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Hoping to hear silent night this Christmas




<em>Illustration: Caroline Adaszynski</em>

Illustration: Caroline Adaszynski

CHRISTMAS has a distinct resonance in our house. In other homes, the festive season might be accompanied by the sound of Jingle Bells or the comforting noise of cooking from the kitchen. Perhaps it's the crackle of paper as gifts are wrapped or the squeals of excited children unable to sleep as Santa's visit approaches.

But in our family, the arrival of Christmas is heralded by the seasonal snore. Too many client functions, rich dinners and endless cocktail parties where guests stand around trying to balance a cosmopolitan, a napkin and mini-duck pancake without spilling anything on themselves or the floor. The difficulty of the task increases exponentially with successive cocktails.

The consequence of all this celebrating (in my husband's case) is a bout of guttural, rasping, choking snoring for the duration of the silly season. Snoring fit to shake the baubles off the Christmas tree; snoring loud enough to be heard by Santa's reindeer flying at 6000 metres; snoring so strident the neighbours beg us to have a party so they can listen to our collection of '80s pop instead.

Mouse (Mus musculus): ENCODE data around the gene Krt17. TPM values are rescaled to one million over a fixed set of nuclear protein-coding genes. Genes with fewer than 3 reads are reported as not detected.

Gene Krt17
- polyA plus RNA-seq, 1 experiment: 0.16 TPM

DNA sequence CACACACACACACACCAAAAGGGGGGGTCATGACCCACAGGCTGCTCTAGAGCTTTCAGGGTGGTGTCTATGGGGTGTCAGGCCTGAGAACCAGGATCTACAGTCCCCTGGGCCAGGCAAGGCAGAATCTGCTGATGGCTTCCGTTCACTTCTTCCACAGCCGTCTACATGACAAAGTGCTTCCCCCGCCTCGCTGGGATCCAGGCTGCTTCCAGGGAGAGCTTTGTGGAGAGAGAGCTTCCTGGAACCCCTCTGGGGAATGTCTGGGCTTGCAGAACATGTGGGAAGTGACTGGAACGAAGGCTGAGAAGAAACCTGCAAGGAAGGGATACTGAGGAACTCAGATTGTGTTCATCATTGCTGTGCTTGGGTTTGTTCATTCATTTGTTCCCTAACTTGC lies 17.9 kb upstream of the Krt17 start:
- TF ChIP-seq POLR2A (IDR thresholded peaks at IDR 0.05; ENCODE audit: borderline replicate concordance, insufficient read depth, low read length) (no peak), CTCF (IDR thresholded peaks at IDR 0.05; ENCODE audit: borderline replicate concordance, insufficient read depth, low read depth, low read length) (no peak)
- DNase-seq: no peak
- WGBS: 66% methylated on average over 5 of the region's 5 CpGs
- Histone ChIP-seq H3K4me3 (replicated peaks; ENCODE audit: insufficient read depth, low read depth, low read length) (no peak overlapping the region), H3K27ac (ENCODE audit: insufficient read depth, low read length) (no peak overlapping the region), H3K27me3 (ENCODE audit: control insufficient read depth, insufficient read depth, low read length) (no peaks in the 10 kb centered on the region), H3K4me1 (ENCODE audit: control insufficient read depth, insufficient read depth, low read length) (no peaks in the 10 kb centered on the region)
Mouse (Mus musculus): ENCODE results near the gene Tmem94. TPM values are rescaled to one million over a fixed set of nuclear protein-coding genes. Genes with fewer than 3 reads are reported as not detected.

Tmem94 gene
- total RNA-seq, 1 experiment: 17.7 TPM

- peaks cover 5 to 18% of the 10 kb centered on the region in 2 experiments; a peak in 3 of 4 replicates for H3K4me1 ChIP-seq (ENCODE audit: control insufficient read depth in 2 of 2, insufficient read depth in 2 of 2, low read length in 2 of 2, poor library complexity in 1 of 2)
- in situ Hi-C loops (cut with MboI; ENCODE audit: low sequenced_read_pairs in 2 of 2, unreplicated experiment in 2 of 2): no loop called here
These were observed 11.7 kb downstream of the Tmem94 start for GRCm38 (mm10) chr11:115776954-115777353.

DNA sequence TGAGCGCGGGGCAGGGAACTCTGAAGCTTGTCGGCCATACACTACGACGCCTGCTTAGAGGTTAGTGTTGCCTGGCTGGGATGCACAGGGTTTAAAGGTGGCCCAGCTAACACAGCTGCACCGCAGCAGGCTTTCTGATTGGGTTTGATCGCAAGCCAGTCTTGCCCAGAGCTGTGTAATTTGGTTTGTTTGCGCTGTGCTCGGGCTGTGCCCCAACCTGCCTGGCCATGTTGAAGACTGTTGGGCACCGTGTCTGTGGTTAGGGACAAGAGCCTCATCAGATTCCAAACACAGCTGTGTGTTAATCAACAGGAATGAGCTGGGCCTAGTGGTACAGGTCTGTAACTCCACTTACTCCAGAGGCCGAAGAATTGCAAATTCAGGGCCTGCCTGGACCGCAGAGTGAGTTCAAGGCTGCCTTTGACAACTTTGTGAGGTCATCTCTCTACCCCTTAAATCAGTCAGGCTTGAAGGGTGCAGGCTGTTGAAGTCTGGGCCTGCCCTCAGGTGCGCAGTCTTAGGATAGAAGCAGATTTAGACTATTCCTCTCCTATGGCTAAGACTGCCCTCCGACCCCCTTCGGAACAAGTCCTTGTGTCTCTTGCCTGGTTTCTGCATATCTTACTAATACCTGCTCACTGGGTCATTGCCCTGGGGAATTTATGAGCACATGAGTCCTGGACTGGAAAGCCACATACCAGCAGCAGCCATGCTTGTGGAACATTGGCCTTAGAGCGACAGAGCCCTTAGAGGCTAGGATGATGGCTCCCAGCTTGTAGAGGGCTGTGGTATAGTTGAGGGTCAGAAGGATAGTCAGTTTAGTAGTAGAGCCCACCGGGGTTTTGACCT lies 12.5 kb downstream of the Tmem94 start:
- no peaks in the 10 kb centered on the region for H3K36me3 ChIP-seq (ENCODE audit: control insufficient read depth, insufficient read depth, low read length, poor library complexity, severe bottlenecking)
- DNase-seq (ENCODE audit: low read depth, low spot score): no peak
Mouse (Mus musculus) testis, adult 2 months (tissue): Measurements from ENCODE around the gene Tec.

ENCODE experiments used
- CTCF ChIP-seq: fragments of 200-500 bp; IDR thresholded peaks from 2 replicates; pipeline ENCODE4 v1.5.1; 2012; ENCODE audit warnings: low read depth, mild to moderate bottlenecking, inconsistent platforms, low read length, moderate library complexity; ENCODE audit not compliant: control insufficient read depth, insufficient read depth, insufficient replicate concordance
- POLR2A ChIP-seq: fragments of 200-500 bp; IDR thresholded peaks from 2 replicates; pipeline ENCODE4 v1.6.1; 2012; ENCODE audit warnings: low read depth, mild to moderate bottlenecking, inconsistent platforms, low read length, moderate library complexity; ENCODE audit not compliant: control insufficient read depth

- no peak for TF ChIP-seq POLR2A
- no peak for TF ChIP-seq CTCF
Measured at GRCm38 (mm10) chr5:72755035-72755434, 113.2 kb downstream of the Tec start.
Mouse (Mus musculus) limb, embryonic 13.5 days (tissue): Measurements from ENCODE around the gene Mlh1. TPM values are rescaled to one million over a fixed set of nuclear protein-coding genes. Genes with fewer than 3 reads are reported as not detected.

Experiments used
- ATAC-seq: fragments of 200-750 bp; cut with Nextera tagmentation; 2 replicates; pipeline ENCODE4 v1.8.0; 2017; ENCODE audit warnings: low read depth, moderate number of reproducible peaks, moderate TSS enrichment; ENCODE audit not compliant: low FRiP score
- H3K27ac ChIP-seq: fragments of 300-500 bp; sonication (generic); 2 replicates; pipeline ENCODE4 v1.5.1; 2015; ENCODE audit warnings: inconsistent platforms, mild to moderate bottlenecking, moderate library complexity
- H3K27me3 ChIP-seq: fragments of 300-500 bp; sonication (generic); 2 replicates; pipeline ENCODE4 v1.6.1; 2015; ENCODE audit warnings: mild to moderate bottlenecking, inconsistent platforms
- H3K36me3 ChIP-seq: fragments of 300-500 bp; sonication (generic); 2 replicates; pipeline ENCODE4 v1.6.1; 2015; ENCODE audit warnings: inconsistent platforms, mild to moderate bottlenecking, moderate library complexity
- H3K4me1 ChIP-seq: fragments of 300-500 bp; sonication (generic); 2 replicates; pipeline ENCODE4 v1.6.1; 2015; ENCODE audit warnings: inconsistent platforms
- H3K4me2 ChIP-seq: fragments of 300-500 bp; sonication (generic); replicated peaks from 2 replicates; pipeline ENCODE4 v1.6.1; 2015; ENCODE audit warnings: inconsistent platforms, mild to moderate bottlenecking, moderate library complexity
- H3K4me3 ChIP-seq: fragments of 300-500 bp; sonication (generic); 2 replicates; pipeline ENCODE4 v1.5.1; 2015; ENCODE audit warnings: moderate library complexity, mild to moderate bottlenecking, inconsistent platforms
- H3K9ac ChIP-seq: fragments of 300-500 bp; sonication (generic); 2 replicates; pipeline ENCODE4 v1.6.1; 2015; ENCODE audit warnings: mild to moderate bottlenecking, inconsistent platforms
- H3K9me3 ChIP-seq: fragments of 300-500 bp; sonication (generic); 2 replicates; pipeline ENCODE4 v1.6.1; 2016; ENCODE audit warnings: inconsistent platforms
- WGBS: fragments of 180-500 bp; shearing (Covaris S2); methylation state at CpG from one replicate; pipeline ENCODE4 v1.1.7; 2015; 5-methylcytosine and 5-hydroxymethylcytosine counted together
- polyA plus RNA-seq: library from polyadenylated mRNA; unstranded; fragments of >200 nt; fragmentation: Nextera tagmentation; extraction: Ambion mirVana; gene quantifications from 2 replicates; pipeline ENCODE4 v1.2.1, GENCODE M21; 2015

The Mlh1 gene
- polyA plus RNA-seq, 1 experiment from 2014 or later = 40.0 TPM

''You can even play Wham! if you like!'' they plead.

I lie in bed fantasising about piercing my eardrums with a needle. Anything for silence. I move to the guest bed, the lounge, the bathtub, to avoid the noise. But there is no escape. Even the cat abandons his favourite position in the centre of our bed, taking his chances with the neighbourhood tabbies.

''You're snoring!'' I say, accompanied by a swift poke in the ribs.


''Roll over!'' I hiss with as much venom as I can muster at 2am.

I can't face the drudgery of stumbling through crowded shops, working my way through a list as long as Santa's beard. With a flagrant disregard for the impact on Gerry Harvey's millions, I resolve that this year we're having an internet Christmas.

Within days I hear the merry sound of parcels dropping onto the doorstep. I sip coffee, file my nails and choose toys, books and clothes online. It's quite remarkable what you can find - I even get the perfect gift for me.

Soon my present arrives. Like all the best gifts, it is small, so small it fits into the letterbox. I hug the padded envelope, smiling. That night, breathing gusts of beer breath, my husband stares uncomprehendingly at the tiny pink tubes nestled in their clear plastic case on my bedside table.

''What are they?''

I roll them in my hands and insert them into my ear canals.

''My Christmas cures,'' I explain. ''Earplugs!''

Vanessa McKinley

HuffPost Australia

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